When the Paris Climate Agreement was agreed upon back in 2015, it was clear that, containing no reference to the shipping industry, it was not a fully comprehensive document. Earlier this year the United Nations International Maritime Organization (IMO) met in London to address this shortfall. The result was an initial strategy to reduce greenhouse gas emissions from international shipping, with a long-term view to phase them out before the end of this century. In terms of numbers, this translates to an initial reduction of greenhouse gases of at least 50 per cent by 2050 (compared to 2008 levels).
Even though the IMO’s strategy is focused a long way into the future, C-Job’s Technical Director Tim Vlaar says that the time to get involved with projects relating to future-proof propulsion systems is now.
“This includes projects on actual vessels that are already in operation as well as more conceptual Research and Development programmes. And C-Job is involved with both.” he says.
Natural gas in the form of LNG and CNG is a very realistic and manageable way to reduce ship emissions. “This minimises the CO2 footprint while also reducing emissions of NOx, SOx and Particulate Matter. Our work on DEME’s Bonny River and TESO’s Texelstroom shows just what can be achieved with these options. In fact, the Texelstroom took this even further with the inclusion of electric power for peak shaving.”
Emission-free public transport
Continuing with the subject of battery-powered vessels, C-Job can also say that it has the necessary engineering and design experience.
Tim uses the electric Ro-Ro ferries for transport provider GVB and the City of Amsterdam as an example. “The vessels operate 100 per cent on electricity; which means that they are emissions-free. This goes a long way to achieving the IMO’s targets.” Crucially, though, these vessels were for the public transport sector: “Keeping to the timetables is the key to success. We designed these vessels to charge their batteries within a maximum of four minutes. This ensures a quick turnaround and also means that they can operate 24/7 without overnight charging.”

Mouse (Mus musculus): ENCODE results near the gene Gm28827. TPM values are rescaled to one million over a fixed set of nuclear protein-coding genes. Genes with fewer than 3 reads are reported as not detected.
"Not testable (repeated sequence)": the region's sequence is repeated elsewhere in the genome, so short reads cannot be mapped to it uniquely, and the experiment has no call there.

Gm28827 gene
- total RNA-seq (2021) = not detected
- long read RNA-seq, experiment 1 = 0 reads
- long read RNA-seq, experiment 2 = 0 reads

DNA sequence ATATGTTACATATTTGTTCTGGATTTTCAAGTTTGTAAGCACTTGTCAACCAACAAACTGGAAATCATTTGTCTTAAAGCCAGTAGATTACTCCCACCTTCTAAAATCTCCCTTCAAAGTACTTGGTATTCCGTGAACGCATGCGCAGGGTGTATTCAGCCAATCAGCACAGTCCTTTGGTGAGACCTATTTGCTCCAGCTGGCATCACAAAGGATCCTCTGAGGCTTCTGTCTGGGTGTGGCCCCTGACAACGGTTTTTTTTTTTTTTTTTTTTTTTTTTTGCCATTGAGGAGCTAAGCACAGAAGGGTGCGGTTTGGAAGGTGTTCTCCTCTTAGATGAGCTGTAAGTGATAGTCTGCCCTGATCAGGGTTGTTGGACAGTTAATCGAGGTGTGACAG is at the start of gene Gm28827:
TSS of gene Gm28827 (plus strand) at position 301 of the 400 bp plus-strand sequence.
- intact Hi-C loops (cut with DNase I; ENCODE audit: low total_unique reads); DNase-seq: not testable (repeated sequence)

The power of wind propulsion
C-Job has also contributed to a project that utilises one of the most sustainable forms of maritime propulsion of all: wind. “Rotor Sails can be used to supplement a vessel’s main engines,” he explains. “These are rotating vertical cylinders that are mounted on the deck. They take advantage of the Magnus effect to create forward motion.”
C-Job has applied this technology to the design of a 8,500 DWT general cargo vessel, the Flettner Freighter, where Rotor Sails have been shown to yield fuel savings of up to 14 per cent. “When the aim for 2050 is a 50 per cent reduction of emissions, statistics like this demonstrate that every step that we are taking now will help ship owners in the future.”
Future shipping fuels
In recent years C-Job has expanded its in-house Research and Development department. To this end, the company is a firm believer of hydrogen-based renewables.
One particularly promising subject that is being tackled is the potential for ammonia as ship’s fuel. “This is a very exciting programme,” notes Tim. “Ammonia production is safe, well established and the techniques for burning ammonia in an internal combustion engine already exist. But, perhaps most importantly, burning ammonia produces carbon-free emissions. It has implications across the maritime sector, including the cruise and ferry market.”
Admittedly, the IMO’s greenhouse gas reduction strategy is a long-term plan, but C-Job’s proven track record of sustainable designs combined with a forward-thinking approach to R&D shows that the company is on the right track to support ship-owners towards that goal.